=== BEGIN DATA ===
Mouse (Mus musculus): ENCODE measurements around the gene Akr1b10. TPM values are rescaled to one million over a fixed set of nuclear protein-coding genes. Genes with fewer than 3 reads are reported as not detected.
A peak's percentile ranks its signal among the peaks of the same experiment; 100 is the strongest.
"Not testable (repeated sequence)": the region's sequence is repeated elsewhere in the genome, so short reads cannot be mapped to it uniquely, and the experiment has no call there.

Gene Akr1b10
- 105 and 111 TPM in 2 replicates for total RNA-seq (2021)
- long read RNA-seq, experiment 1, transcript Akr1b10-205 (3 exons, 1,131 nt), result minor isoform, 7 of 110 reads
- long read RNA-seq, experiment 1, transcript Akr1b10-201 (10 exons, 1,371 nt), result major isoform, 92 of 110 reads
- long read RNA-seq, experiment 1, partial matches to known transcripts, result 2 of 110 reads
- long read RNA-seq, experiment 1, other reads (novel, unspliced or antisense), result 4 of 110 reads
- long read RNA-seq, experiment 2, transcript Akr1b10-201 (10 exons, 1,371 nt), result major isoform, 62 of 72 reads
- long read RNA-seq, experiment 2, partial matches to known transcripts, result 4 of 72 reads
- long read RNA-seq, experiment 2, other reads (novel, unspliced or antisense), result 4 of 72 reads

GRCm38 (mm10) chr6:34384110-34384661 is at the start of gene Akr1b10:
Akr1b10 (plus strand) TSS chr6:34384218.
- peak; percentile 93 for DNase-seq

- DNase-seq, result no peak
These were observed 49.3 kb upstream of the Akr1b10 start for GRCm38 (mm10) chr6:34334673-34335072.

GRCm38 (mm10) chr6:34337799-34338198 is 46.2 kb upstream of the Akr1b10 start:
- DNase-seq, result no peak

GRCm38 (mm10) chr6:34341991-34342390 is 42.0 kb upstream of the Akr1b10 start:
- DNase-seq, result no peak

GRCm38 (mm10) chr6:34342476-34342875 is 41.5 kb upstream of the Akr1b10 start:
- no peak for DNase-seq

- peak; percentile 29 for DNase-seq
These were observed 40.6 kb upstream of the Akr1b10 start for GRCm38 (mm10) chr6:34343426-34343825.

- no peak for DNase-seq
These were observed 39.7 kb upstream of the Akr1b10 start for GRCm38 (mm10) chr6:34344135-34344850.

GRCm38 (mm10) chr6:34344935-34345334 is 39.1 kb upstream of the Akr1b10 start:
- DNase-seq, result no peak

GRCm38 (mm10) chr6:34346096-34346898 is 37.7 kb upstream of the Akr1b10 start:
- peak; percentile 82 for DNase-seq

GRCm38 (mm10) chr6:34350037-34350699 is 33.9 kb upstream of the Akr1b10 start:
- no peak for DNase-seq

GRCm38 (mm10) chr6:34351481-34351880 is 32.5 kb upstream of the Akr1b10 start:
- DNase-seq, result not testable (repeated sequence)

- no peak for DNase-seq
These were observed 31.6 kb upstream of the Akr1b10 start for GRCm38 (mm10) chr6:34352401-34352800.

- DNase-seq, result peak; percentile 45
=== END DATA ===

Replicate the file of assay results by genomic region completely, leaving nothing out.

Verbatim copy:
Mouse (Mus musculus): ENCODE measurements around the gene Akr1b10. TPM values are rescaled to one million over a fixed set of nuclear protein-coding genes. Genes with fewer than 3 reads are reported as not detected.
A peak's percentile ranks its signal among the peaks of the same experiment; 100 is the strongest.
"Not testable (repeated sequence)": the region's sequence is repeated elsewhere in the genome, so short reads cannot be mapped to it uniquely, and the experiment has no call there.

Gene Akr1b10
- 105 and 111 TPM in 2 replicates for total RNA-seq (2021)
- long read RNA-seq, experiment 1, transcript Akr1b10-205 (3 exons, 1,131 nt), result minor isoform, 7 of 110 reads
- long read RNA-seq, experiment 1, transcript Akr1b10-201 (10 exons, 1,371 nt), result major isoform, 92 of 110 reads
- long read RNA-seq, experiment 1, partial matches to known transcripts, result 2 of 110 reads
- long read RNA-seq, experiment 1, other reads (novel, unspliced or antisense), result 4 of 110 reads
- long read RNA-seq, experiment 2, transcript Akr1b10-201 (10 exons, 1,371 nt), result major isoform, 62 of 72 reads
- long read RNA-seq, experiment 2, partial matches to known transcripts, result 4 of 72 reads
- long read RNA-seq, experiment 2, other reads (novel, unspliced or antisense), result 4 of 72 reads

GRCm38 (mm10) chr6:34384110-34384661 is at the start of gene Akr1b10:
Akr1b10 (plus strand) TSS chr6:34384218.
- peak; percentile 93 for DNase-seq

- DNase-seq, result no peak
These were observed 49.3 kb upstream of the Akr1b10 start for GRCm38 (mm10) chr6:34334673-34335072.

GRCm38 (mm10) chr6:34337799-34338198 is 46.2 kb upstream of the Akr1b10 start:
- DNase-seq, result no peak

GRCm38 (mm10) chr6:34341991-34342390 is 42.0 kb upstream of the Akr1b10 start:
- DNase-seq, result no peak

GRCm38 (mm10) chr6:34342476-34342875 is 41.5 kb upstream of the Akr1b10 start:
- no peak for DNase-seq

- peak; percentile 29 for DNase-seq
These were observed 40.6 kb upstream of the Akr1b10 start for GRCm38 (mm10) chr6:34343426-34343825.

- no peak for DNase-seq
These were observed 39.7 kb upstream of the Akr1b10 start for GRCm38 (mm10) chr6:34344135-34344850.

GRCm38 (mm10) chr6:34344935-34345334 is 39.1 kb upstream of the Akr1b10 start:
- DNase-seq, result no peak

GRCm38 (mm10) chr6:34346096-34346898 is 37.7 kb upstream of the Akr1b10 start:
- peak; percentile 82 for DNase-seq

GRCm38 (mm10) chr6:34350037-34350699 is 33.9 kb upstream of the Akr1b10 start:
- no peak for DNase-seq

GRCm38 (mm10) chr6:34351481-34351880 is 32.5 kb upstream of the Akr1b10 start:
- DNase-seq, result not testable (repeated sequence)

- no peak for DNase-seq
These were observed 31.6 kb upstream of the Akr1b10 start for GRCm38 (mm10) chr6:34352401-34352800.

- DNase-seq, result peak; percentile 45